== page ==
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Ernest
03-22-2013, 01:48 AM
A video from the GPU technology conference a couple of days ago, showing a realtime 3D head (no, not the fairy, a little after that).

http://www.youtube.com/watch?feature=player_embedded&v=5d1ZOYU4gpo


On a totally different topic, did you see the mess that happened because of a joke about dongles? I think half this forum needs to get fired, me included!
http://techcrunch.com/2013/03/21/a-dongle-joke-that-spiraled-way-out-of-control/

cresshead
03-22-2013, 06:39 AM
skin and lighting were excellent but the eyes looked poor. the animation looked canned but was fairly convincing.

my main problem with their approach is that it only recreated existing humans that are scanned...so you won't get believable results unless you
can scan someone...so why not just film them...why bother with 3d...

safetyman
03-22-2013, 07:20 AM
Good point Cress -- unless it's really really cost effective to do 3d humans or if it can be done very easily there's not a lot of benefit. Safety of the actors, virtual stuntmen, or actors in situations where it would be impossible to do in camera seem to be the most common situations at the moment.

cresshead
03-22-2013, 08:43 AM
yeh 3d stuntmen are an excellent use for this technology

prometheus
03-23-2013, 05:43 AM
yepp very nice, I was wondering if they are talking about the expressions saved, and being able to reuse and combine in such way that you could extract it on to other figures, otherwise it isnīt of very much use for most people not having acess to all equipments around.

Rendering of shadows/lights, skin etc and movements in face are absolutly great, and as mentioned eyes doesnīt look good, but it isnīt anything fault with the render of it, just that from such
demos ..you always have the character with eyes starring out at nothing and not following a human interaction with another character or or following the camera interviewer, ergo dull and cold computer eyes, but
that has nothing to do with the rendering..just interaction movement.

Michael

prometheus
03-23-2013, 05:46 AM
yepp very nice, I was wondering if they are talking about the expressions saved, and being able to reuse and combine in such way that you could extract it on to other figures, otherwise it isnīt of very much use for most people not having acess to all equipments around.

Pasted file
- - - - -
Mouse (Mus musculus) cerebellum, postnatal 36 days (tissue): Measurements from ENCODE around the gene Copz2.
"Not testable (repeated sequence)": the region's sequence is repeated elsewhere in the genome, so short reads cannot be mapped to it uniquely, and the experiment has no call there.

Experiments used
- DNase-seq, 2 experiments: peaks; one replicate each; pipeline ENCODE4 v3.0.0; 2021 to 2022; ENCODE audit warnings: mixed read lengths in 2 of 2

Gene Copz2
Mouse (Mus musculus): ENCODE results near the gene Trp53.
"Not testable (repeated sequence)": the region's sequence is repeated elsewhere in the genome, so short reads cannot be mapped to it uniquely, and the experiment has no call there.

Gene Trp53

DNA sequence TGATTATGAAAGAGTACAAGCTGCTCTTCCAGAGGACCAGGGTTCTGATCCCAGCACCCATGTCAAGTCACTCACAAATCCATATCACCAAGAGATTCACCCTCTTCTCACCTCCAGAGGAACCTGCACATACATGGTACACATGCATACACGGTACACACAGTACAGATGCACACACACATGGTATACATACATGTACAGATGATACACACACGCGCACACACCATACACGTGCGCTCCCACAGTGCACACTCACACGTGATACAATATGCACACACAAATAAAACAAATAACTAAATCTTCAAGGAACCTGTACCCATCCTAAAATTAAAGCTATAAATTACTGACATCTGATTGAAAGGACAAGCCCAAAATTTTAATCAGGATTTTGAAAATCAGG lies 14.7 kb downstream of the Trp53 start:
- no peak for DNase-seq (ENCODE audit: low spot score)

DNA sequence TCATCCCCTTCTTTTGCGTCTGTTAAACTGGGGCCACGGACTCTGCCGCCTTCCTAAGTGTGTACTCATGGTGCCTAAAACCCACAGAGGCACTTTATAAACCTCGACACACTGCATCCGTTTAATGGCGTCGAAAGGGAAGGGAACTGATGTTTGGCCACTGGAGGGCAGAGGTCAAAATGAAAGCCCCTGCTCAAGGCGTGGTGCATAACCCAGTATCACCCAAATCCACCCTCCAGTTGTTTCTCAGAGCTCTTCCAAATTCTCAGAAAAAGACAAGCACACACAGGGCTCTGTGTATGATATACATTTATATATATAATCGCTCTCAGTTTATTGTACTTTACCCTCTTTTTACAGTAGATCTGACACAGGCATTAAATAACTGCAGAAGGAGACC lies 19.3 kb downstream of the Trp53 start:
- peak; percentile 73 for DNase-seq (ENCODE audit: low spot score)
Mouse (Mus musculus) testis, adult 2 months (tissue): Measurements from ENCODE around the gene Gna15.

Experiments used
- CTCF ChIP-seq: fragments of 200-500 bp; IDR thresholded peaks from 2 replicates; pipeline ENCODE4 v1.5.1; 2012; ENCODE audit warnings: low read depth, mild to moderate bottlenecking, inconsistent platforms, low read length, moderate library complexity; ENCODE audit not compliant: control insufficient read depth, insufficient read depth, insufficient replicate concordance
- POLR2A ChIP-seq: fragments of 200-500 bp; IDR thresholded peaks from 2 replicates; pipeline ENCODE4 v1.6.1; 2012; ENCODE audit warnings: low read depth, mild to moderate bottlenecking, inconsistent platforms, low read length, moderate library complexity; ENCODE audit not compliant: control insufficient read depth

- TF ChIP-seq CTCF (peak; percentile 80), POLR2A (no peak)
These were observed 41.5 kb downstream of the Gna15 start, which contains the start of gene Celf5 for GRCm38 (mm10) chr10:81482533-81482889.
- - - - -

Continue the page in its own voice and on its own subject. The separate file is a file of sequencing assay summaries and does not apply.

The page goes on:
Rendering of shadows/lights, skin etc and movements in face are absolutly great, and as mentioned eyes doesnīt look good, but it isnīt anything fault with the render of it, just that from such
demos ..you always have the character with eyes starring out at nothing and not following a human interaction with another character or or following the camera interviewer, ergo dull and cold computer eyes, but
that has nothing to do with the rendering..just interaction movement.


Forum time out double post cackup as usual:(

Michael

safetyman
03-23-2013, 06:34 AM
yeh 3d stuntmen are an excellent use for this technology

LOL ! Yeah, real efficient use. Much better, however, than the video conferencing scenario that the CEO outlined. A better use would be as a "face" for your computer: Instead of a Blue Screen of Death, you get a 3D rendered head representing your computer that says, "You're screwed".

LW_Will
03-23-2013, 09:30 AM
I'd like to see the tech applied to Jeff Bridges. That would amp up Flynn... and give more realism to TRON...

JCG
03-23-2013, 05:52 PM
my main problem with their approach is that it only recreated existing humans that are scanned...so you won't get believable results unless you
can scan someone...so why not just film them...why bother with 3d...I think the 3 main reasons would be: file size, resolution independence, and sequels.

If you film every possible movement of each of your game characters, the file sizes of the complete games are huge. The low resolution, fairly small FMV games of the 90s were already several GBs. Saving the likeness and expressions to 3D models uses much less space.

People have monitors with different native resolutions, but if you film all your characters, then they will have a fixed resolution and they will look stretched or fuzzy in other resolutions, or will require black borders. If you save the data to 3D models, it can be rendered at any resolution so everyone can play the game at their native res in full screen.

Games take a long time to be developed and they depend on a long number of sequels. If you film your actors, it's likely that you'll have to change your characters' appearances by the 3rd sequel.